This here is the Helsinki Hat Scarf (very creative name) in Rowan 42. The yarn? Is the recommended yarn, Rowan Cocoon. It feels like cotton candy, just without the stickiness or the gaudy fluorescent colors. It's truly, truly beautiful. A bit pricey, as is most of the Rowan line, but scrumptious. The needles? They are ebony needles from Lantern Moon. My first pair. Definitely not my last. Someone kept raving about them and I buckled and bought them for this project since I promised my cousin to make him an Urban Aran at some point and it'll use the same size. They're so smoooooth. (If you get the obscure Dead Man on Campus reference, I heart you, too.) I think I love them even more than Addis. Dang, this knitting thing just keeps getting more and more 'spensive.

We also got in a huge shipment of Noro Silk Garden and I decided to rip out the Kureyon Lady Eleanor and start anew:

Methinks this will be given to my mother. She wanted a big shawl and I don't have the patience to go through another Clapotis, considering that I haven't finished the one that's on the needles.

I also participated in my first swap. Ravelry's Fiberflix group hosted a Halloween scary movie/yummy yarn swap and my lovely swap partner, Lisa (who unfortunately doesn't have a blog) sent me movie snacks (all of which I promptly consumed within a period of 24 hours) and Shaun of the Dead, which I watched twice over the weekend. Zombies + British humor + Queen = Good Times. She also sent me the most beautiful skein of Smooshy, ever.

The color is called "Dusky Aurora." I told her my favorite colors were the "in-between" ones. Burgundy, teal, plum, rust, etc. I was floored when I got the package and the yarn contained every last one of those colors.

I could stare at this yarn for a week. I think I have. Wow, I need to get a life.

Friday, October 26, 2007

Eye Candy, presented to you in Technicolor

This here, folks, is somethin' special. I now give you...(drumroll please)...

...Noro Kureyon Sock Yarn!

Now, this ain't available yet. For good reason. The prototype that we got at Annie's is 100% wool. It's basically li'l Kureyon. It sticks to itself like buttah on bread. Just trying to reskein the durn thing so that two people could each knit up one sock was an ordeal. But apparently they're reworking it and they're planning on adding some nylon to it before they start selling it en masse. In the meantime, I get to knit a sample sock out of half a skein. The label said the skein has about 430 yds. I decided to conquer short rows -- both heels and toes. Take that, you pesky turn-and-wrap holes!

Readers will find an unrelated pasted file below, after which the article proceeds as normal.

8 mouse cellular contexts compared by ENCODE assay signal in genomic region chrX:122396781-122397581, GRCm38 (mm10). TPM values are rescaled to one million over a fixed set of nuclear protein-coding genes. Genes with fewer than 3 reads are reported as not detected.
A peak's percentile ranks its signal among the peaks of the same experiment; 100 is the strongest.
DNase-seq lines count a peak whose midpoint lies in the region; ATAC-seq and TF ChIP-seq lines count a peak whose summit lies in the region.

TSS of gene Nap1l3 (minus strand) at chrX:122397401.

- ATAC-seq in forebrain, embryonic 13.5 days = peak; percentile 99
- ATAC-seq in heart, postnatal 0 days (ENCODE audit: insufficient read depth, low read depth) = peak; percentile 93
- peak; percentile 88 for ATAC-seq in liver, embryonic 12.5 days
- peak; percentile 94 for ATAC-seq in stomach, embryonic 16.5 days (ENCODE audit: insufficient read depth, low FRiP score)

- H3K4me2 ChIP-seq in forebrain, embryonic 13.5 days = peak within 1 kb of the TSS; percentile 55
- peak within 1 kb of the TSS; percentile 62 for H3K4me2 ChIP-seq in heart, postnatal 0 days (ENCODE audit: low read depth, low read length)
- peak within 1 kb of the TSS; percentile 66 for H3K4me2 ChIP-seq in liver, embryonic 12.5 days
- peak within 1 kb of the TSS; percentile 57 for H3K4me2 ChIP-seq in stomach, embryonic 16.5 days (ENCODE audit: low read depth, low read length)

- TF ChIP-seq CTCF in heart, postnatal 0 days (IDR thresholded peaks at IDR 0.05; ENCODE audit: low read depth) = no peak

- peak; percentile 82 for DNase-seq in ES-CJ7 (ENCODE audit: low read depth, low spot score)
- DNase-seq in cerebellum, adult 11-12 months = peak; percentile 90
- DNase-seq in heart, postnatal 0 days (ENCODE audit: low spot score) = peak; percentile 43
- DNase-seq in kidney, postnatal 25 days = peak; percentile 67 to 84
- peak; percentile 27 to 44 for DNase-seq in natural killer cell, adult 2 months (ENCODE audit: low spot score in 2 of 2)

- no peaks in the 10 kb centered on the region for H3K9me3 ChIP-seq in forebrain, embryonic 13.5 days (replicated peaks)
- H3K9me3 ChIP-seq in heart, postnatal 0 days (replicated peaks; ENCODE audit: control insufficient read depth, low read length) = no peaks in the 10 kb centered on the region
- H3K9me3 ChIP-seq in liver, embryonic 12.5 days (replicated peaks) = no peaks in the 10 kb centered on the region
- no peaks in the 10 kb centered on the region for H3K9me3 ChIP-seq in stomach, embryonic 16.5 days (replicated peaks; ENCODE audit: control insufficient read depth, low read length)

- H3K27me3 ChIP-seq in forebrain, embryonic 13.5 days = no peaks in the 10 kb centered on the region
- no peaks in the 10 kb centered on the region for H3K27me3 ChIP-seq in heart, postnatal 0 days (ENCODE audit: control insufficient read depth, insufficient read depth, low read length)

I'm still trying to figure out what garment I shall make next, but all this Kureyon talk got me weak in the knees and I had to go and do this:

Lady Eleanor, baby. But I keep wanting to write it "Elinor," like Miss Dashwood in Sense and Sensibility. The entrelac is highly addictive. Every time I want to put it down, it goes, "No! Another rectangle will give you yet another color change!" What can I say? I'm a cheap date.

I started with two balls of different colors and I can't decide if I should continue alternating those two colors or just keep picking up whatever color catches my eye next. Do I want two-color elegance or do I want multi-color ragamuffin-y goodness?

Also, my pick-ups don't look bad, but the side that's ssk or p2tog looks raggedy. Is this normal or am I incompetent?

Tuesday, October 23, 2007

FO: Like sands in the hourglass...

I've never watched a full episode of Days of Our Lives in my life, but I always liked that narrator with his booming, authoritative tone telling me that these are, indeed, the days of our lives.

With that melodramatic start, I now present an unfussy, plain ol' stockinette FO.

Mossy Hourglass Sweater
Pattern: Hourglass Sweater from Last Minute Knitted Gifts
Yarn: Karabella Aurora Melange, 12 balls
Needles: US 7 bamboo circs
Mods: Seed stitch at wrists and hems; contrast color at inside neck lining; row gauge recalculation; extra decrease/increase on body

Verdict: Love. It. To. Death. At first, the yarn seemed clingy and didn't drape very well. But after a good wet-block, it really blossomed into a beautifully bloom-y, softly draping fabric that feels luscious and falls flatteringly. And I have used up my adverb quota for the day.

I admit, the photo is a bit lazy. I realized I wanted to blog about this sweater before moving onward to exciting things, but by the time I remembered and found someone lying around the apartment to take the picture, the sun was already setting and I knew I'd lost out on prime sunlight. Whatevs. It fits, it's soft, it's purdy.

The length worked out to perfection and I really can't ask for more considering it'll be a casual sweater for me to slip on over t-shirts and tank tops as the weather grows chillier (which it's choosing to do at a maddeningly slow pace). I lengthened the top half (the increase half) of the body in order to accommodate my, um, assets and I'm starting to see the really wonderful aspect of knitting something specifically for one's body type. The yarn...I cannot say enough about the yarn. I know 12 balls of Karabella Aurora ain't cheap, but it's highly worth it and I got a great deal on it. It feels wonderful to knit and looks wonderful to wear.

Tuesday, October 16, 2007

FO: Purple Overload Socks

Purple is supposed to symbolize mystery and royalty. It's also apparently connected to the spiritual seventh chakra in feng shui applications. I think I'm needing something spiritual lately, because I'm obsessed with purple.

Diagonal Cross-Rib Socks
Pattern: Favorite Socks